Hypothesis 1: Confirming the DBTF paradigm on GD as a chronic identity trauma, and replicating previous studies on Western samples, gender discrimination will be consistently (across the different cultural groups) associated (linearly and non-linearly) with negative mental health, negative physical health, lowered self-esteem and lowered global assessment of functioning (GAF)after controlling for demographics. Specifically, for mental and physical health, it will:

1) Be associated with binge eating, lower physical and social functioning, lower general mental health, and perceived general health, as well as with psychiatric comorbidities, illegal drug use and substance abuse in American Indians;

2) Be associated with post-traumatic stress disorder (PTSD), cumulative trauma disorders (CTD) (complex PTSD) in torture clients;

3) Be associated with depression, anxiety, annihilation anxiety, and lower self-reported health in Palestinian participants;

4) Be associated with PTSD, depression, anxiety, and psychiatric co-morbidities in Egyptian mental Health Clients.

Hypothesis 2: Gender discrimination, as a type III systemic chronic (life-time) identity trauma that intersects with similar traumas according to DBTF, will be associated with identity salience, other collective identity traumas, with personal identity traumas (that include sexual abuse, incest, and rape and domestic violence), betrayal or attachment, survival and secondary traumas. Further, because GD inhibits female achievement and self-efficacy, GD will be associated with achievement (self-actualization or role identity trauma).

Hypothesis 3: GD-P and GD-S will predict different levels of negative effects that are dependent on their relative severity in each cultural group. GD-S will predict more distress and more negative effects, as it is more detrimental in adult life (as contrasted by the potential different effects of GD-P on children).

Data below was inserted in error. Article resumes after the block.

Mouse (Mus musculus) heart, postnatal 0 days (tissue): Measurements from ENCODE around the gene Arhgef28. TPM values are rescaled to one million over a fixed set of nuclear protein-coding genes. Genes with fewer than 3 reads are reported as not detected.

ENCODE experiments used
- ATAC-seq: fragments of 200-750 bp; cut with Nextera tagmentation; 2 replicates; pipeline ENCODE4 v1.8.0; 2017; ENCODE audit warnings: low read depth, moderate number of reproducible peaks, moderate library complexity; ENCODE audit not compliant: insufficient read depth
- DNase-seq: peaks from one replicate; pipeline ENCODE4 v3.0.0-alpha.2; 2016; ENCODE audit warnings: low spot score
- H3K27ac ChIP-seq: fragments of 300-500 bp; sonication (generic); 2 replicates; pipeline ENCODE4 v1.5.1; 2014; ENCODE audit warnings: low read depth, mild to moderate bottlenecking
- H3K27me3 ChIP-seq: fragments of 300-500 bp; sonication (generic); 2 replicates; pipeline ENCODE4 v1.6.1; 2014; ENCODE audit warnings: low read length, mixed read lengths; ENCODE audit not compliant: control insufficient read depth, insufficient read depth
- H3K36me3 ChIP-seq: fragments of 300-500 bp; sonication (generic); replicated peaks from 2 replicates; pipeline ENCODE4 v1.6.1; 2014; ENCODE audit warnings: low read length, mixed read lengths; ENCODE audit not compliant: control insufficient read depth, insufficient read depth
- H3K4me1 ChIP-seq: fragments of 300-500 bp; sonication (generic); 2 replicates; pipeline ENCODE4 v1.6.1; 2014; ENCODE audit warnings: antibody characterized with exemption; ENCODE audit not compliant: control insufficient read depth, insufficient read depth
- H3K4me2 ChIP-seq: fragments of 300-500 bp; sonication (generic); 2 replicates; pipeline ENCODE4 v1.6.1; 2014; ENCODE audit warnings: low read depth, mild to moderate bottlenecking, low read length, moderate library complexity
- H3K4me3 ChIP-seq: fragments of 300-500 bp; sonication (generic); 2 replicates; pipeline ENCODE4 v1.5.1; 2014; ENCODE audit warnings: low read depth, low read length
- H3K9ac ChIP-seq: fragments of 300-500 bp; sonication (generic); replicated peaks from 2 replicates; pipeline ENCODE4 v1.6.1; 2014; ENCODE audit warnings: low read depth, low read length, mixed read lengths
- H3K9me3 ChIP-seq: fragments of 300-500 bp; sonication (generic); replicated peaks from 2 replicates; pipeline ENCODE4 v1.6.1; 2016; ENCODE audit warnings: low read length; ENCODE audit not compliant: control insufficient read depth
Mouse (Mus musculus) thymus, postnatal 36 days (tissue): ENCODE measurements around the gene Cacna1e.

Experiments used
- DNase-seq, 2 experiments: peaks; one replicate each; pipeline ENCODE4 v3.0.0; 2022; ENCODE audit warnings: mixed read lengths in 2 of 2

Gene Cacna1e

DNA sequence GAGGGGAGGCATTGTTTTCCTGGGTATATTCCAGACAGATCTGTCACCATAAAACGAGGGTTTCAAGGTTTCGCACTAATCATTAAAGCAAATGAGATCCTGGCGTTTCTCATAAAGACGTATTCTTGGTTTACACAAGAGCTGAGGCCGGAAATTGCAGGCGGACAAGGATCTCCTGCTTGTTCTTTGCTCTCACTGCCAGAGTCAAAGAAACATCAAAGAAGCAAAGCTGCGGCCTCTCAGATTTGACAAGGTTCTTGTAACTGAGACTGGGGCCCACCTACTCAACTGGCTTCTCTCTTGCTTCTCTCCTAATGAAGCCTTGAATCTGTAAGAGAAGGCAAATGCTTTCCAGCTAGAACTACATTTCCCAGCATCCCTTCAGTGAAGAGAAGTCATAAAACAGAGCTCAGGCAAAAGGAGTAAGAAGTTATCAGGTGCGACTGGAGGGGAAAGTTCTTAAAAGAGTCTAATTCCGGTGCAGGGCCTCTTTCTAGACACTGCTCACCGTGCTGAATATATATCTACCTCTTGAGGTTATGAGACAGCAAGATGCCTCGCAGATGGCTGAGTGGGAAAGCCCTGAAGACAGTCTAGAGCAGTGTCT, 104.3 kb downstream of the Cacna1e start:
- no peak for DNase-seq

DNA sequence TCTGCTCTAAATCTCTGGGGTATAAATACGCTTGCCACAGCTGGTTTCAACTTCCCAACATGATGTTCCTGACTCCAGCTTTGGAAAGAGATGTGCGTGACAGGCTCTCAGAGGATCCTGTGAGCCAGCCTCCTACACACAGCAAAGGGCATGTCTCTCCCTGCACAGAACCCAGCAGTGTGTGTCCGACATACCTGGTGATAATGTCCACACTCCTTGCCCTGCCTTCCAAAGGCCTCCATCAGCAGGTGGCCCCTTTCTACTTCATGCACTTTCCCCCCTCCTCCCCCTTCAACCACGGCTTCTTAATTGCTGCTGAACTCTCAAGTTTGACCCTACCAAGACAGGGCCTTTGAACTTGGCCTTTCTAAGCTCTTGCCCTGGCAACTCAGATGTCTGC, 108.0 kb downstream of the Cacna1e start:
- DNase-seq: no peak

Hypothesis 4: Appraisal of GD (negative or positive) is one of the coping strategies with such social structural oppression: Self-esteem mediates the effects of appraisal and GD on health and mental health. While negative appraisal increases self-esteem, positive appraisal decreases self-esteem and affects negatively physical and mental health and functioning. Figure 1 illustrates this hypothesis.

2. Method

2.1. Participants and Outcome Measures in the Four Samples

Table 1 summarizes the demographic characteristics of the four samples.

Participants in sample 1: The first sample consisted of AI adults in the United Stated, primarily living in the state of Oklahoma. The fieldwork of this study was conducted between November of 2010 and May of 2011. Ninety-three percent of participants were enrolled members of a tribe, with representation from 45 different tribes. Data analysis focused on the females (N = 188).

The Independent variable: Measuring Gender Discrimination and cumulative Trauma in the four samples: